Wet Fly Swing
The wet fly swing is used to present the fly in large riffles. Whenever the lie of a fish is uncertain, the wet fly swing system is helpful in discovering secluded fish. Nearly all of a riffle can be covered by adding a step-down between casts. It is a productive manner to fish both attractor and baitfish flies; furthermore, it’s a favored steelhead method. The fly’s swing conveys a lifelike appearance to its materials. With the wet fly swing both the surface and the depths of a run can be covered. A floating line is chosen to cover the surface while a sinking tip line is engaged to fish the bottom. The wet fly swing is performed as follows:
- The cast is made slightly quartering downstream.
- The line is mended as necessary to either slow or speedup the fly’s drift. The mend’s direction relies upon the current’s mixed velocities in relation to the fly and line.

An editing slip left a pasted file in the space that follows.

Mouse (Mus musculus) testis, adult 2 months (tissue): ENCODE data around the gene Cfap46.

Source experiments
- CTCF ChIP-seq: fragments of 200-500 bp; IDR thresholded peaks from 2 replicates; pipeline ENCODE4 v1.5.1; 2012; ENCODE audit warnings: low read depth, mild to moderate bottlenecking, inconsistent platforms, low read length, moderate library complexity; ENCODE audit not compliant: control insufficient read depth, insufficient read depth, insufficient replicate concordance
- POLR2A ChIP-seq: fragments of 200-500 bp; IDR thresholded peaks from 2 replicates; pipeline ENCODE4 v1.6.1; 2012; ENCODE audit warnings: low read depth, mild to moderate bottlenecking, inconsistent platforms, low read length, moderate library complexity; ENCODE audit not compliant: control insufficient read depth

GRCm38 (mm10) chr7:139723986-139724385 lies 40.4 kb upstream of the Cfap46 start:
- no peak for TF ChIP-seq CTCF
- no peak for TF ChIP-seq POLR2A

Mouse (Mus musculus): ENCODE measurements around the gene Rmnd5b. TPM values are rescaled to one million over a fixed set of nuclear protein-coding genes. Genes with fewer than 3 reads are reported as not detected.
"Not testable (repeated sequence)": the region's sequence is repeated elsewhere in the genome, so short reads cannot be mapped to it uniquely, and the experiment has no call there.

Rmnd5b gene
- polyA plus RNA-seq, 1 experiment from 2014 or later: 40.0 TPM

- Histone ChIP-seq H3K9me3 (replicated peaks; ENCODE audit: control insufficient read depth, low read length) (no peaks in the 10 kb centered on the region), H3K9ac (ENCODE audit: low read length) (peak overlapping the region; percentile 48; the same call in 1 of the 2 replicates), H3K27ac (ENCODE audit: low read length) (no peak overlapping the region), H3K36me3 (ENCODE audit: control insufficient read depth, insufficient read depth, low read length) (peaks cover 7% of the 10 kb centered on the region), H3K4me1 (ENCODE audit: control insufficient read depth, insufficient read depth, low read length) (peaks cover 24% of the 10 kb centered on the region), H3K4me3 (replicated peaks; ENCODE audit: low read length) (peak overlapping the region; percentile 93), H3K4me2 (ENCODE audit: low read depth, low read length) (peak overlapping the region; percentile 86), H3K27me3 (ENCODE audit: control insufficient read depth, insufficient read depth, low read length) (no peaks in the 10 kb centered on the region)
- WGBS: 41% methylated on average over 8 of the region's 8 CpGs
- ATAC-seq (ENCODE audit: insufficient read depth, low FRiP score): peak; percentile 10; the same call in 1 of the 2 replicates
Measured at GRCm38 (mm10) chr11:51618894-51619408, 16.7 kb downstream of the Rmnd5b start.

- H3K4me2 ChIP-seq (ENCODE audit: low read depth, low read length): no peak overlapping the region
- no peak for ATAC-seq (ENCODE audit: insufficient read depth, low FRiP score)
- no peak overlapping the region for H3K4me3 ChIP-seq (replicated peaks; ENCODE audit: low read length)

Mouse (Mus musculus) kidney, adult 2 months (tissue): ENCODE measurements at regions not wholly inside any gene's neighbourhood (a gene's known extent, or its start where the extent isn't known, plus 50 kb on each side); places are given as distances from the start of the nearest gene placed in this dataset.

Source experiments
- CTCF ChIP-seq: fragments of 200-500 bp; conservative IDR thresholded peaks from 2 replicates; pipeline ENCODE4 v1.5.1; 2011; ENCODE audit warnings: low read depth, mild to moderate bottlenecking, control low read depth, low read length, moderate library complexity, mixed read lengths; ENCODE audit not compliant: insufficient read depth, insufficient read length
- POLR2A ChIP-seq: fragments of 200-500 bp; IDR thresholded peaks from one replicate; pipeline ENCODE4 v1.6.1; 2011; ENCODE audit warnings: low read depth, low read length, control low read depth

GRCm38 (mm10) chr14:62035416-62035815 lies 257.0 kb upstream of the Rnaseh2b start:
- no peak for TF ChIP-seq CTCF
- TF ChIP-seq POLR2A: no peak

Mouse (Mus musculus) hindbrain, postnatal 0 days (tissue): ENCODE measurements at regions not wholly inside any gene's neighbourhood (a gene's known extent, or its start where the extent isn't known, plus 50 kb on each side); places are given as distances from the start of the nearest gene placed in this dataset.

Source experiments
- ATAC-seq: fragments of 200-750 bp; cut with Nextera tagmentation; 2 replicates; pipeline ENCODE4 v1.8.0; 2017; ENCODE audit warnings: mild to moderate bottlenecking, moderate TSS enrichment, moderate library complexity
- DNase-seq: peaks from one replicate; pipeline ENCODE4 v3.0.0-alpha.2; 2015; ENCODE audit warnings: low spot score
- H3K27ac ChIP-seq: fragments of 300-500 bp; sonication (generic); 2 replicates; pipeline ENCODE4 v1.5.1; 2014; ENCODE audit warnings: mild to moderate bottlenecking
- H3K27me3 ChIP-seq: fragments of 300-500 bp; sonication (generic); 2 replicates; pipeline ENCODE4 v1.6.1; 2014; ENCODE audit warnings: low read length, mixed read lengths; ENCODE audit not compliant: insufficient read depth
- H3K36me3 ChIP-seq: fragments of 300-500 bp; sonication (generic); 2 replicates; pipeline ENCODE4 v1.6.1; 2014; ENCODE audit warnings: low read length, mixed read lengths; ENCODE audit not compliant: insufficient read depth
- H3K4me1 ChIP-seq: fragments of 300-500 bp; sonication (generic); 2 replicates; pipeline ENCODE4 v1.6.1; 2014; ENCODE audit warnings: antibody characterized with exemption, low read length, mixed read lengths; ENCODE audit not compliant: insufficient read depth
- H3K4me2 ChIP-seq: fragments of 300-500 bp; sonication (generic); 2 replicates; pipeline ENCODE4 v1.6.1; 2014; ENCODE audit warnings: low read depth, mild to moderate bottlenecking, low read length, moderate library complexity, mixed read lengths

As the fly swings through its arc, track the fly’s movement with
the rod tip.
- When the fly’s swing ceases at the hang-down position, jig the fly and pause it to excite a strike from a following fish.
- Step downstream a predetermined distance then recast the fly for the next presentation. This step-down provides the thorough coverage of the wet fly swing.
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